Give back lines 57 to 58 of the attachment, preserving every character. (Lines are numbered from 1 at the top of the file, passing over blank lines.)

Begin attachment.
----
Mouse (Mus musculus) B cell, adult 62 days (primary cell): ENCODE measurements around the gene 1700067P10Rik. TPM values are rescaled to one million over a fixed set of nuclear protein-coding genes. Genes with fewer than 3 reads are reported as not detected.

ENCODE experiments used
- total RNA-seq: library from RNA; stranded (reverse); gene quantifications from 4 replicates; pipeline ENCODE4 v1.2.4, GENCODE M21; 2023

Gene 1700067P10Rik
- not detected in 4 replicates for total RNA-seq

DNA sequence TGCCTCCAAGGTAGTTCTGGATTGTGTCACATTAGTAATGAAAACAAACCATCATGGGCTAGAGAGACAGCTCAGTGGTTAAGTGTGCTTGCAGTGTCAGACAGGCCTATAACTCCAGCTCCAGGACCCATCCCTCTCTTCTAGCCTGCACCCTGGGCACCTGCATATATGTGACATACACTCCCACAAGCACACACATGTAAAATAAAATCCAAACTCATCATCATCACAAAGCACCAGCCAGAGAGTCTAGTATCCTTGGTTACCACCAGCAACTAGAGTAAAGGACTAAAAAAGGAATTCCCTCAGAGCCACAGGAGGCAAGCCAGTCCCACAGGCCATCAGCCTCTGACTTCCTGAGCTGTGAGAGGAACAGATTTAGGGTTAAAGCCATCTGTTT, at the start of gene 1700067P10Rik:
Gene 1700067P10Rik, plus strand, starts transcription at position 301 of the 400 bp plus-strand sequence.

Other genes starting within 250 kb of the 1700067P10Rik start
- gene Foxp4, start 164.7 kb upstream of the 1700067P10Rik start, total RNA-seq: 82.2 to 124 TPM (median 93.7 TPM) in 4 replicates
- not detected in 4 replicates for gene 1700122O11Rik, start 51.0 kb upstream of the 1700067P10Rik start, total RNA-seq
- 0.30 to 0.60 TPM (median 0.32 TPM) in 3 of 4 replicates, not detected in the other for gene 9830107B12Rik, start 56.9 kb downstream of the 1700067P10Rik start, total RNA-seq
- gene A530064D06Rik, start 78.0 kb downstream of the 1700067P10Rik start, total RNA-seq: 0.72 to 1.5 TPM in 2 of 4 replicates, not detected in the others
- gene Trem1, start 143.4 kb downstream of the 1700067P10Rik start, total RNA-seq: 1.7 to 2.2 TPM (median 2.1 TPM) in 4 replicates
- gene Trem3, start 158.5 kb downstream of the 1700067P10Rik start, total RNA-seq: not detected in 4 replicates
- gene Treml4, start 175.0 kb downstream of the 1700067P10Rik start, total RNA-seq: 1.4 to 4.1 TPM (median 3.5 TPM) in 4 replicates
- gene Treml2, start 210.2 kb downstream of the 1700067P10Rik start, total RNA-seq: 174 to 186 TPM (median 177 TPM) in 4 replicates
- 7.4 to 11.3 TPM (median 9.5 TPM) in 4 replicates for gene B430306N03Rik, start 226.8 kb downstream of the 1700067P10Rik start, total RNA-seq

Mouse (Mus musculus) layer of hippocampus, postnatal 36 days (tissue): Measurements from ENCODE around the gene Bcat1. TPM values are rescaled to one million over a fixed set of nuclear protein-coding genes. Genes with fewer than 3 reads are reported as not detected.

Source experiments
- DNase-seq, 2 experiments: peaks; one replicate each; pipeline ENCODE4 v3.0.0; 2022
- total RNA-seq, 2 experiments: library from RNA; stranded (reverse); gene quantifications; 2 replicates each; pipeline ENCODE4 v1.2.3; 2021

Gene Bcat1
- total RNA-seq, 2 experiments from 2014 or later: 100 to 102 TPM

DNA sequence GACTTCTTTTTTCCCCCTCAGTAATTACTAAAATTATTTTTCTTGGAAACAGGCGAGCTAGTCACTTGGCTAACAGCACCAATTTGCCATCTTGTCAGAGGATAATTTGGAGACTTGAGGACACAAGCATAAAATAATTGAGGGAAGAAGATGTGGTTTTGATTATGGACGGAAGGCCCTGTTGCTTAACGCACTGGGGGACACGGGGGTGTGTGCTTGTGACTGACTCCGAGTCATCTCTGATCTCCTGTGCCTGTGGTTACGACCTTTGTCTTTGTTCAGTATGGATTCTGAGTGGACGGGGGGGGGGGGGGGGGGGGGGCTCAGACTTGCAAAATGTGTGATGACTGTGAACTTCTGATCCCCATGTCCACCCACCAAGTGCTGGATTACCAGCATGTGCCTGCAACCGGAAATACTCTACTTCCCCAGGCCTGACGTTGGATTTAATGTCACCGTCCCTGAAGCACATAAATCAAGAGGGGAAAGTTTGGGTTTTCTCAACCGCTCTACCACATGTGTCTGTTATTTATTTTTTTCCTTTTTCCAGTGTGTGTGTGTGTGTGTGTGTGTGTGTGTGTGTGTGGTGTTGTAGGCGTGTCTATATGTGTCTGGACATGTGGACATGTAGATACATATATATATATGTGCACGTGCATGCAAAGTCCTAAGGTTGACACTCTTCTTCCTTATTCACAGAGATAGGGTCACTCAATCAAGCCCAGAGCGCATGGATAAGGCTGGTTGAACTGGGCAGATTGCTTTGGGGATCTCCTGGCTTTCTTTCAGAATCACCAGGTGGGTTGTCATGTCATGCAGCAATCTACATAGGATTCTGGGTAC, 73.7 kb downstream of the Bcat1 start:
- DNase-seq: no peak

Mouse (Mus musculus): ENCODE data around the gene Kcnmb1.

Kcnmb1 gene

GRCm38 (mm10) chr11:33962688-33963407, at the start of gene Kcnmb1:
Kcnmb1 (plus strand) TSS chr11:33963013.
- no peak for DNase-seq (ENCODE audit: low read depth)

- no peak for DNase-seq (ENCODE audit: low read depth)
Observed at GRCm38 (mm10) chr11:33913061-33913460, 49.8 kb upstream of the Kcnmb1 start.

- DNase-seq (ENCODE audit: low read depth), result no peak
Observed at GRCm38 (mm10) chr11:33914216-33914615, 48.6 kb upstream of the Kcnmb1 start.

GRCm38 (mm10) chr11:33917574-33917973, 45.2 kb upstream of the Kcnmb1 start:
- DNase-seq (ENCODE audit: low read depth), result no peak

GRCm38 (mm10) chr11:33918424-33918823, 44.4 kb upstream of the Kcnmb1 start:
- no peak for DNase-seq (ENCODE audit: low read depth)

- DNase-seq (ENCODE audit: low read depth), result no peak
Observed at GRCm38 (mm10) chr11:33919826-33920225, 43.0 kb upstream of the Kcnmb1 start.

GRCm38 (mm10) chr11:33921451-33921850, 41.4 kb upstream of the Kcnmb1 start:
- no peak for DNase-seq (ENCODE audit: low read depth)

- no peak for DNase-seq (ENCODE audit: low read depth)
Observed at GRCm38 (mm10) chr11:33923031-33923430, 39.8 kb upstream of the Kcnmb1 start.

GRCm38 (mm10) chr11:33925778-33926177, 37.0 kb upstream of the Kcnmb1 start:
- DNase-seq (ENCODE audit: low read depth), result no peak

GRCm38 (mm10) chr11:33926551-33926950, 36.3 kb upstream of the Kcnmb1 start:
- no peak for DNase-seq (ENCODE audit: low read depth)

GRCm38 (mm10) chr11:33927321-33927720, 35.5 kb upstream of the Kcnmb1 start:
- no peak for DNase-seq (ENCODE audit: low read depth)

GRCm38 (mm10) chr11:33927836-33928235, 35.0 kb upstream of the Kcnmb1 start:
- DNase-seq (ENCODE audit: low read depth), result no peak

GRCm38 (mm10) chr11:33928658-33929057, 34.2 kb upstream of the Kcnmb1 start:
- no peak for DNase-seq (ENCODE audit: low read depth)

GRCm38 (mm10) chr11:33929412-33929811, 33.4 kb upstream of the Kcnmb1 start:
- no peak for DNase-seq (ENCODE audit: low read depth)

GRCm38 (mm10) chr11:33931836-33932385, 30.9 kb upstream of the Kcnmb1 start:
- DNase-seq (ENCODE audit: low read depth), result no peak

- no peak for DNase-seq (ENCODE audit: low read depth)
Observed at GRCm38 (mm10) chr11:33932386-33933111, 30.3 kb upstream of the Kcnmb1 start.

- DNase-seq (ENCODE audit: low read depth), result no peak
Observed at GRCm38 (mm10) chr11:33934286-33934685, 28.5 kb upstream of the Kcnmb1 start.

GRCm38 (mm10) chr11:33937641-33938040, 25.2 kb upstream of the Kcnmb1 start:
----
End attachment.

GRCm38 (mm10) chr11:33931836-33932385, 30.9 kb upstream of the Kcnmb1 start:
- DNase-seq (ENCODE audit: low read depth), result no peak